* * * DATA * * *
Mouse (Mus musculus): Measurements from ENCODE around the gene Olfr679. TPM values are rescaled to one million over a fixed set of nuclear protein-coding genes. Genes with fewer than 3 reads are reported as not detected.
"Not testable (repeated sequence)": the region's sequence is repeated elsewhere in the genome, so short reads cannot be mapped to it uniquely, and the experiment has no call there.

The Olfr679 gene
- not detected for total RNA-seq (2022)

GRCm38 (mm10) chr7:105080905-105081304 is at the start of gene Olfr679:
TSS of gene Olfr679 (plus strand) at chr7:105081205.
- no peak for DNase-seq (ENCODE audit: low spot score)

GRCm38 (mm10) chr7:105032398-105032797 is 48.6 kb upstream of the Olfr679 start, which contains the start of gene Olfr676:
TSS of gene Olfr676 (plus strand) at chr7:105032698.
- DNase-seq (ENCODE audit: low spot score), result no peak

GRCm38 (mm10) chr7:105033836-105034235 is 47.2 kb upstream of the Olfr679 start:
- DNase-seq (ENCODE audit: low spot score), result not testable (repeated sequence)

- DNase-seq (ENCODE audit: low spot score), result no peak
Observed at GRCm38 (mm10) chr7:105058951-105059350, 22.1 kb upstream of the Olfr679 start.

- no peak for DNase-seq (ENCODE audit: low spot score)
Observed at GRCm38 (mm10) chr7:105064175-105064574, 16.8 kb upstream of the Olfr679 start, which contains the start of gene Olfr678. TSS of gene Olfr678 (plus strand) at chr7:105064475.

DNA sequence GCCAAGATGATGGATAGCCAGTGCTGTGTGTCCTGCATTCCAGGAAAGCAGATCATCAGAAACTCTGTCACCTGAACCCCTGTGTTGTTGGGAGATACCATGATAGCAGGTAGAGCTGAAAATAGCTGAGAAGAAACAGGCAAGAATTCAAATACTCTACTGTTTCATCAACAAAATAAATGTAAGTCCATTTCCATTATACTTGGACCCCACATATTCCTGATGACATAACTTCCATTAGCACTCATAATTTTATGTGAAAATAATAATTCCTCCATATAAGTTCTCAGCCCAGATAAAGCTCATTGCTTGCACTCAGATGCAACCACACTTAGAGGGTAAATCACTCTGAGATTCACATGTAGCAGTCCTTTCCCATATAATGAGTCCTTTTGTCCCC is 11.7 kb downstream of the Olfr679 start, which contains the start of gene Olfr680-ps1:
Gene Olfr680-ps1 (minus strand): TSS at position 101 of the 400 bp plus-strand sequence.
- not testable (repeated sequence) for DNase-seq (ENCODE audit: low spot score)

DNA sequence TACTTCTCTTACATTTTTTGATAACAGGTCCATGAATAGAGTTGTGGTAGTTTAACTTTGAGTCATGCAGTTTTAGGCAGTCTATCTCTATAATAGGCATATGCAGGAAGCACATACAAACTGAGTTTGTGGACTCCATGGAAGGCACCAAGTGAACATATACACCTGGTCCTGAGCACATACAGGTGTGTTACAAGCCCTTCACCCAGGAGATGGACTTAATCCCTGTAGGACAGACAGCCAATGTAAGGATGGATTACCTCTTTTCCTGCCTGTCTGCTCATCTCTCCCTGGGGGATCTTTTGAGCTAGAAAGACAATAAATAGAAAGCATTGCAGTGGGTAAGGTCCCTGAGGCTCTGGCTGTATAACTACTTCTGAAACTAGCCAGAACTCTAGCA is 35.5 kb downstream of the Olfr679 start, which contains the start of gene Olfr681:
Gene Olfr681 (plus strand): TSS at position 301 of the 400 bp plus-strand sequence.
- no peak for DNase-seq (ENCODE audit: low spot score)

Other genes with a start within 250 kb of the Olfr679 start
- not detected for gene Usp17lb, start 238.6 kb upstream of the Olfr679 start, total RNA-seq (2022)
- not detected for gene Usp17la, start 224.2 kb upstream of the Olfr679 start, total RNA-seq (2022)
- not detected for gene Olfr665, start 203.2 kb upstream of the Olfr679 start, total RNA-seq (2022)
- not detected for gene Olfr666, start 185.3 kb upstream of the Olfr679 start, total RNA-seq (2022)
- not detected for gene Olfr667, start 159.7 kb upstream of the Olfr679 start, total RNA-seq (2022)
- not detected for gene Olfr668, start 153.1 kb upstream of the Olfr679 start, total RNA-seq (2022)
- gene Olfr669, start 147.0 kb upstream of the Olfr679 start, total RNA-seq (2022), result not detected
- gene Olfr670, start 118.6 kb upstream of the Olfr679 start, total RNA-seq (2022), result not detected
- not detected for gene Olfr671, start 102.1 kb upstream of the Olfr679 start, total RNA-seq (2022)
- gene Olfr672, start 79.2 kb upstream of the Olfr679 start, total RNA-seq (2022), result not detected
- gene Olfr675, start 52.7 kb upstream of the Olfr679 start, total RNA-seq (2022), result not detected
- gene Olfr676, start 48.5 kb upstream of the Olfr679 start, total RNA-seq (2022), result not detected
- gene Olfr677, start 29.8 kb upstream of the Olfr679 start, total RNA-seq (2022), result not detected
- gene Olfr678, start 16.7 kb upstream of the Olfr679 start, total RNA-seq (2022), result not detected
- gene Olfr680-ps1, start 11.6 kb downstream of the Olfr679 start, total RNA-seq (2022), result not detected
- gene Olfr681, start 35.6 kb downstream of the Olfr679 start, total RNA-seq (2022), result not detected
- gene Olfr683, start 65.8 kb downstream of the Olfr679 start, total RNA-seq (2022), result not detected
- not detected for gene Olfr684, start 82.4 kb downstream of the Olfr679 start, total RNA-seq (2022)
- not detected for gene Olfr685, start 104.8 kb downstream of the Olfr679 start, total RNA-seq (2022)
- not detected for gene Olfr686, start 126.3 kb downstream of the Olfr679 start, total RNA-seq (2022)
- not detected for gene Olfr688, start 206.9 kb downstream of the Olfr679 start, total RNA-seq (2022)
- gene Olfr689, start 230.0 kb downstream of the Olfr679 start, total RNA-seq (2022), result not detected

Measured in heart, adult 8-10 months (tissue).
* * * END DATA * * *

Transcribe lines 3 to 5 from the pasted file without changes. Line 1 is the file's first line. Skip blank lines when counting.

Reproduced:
The Olfr679 gene
- not detected for total RNA-seq (2022)

GRCm38 (mm10) chr7:105080905-105081304 is at the start of gene Olfr679: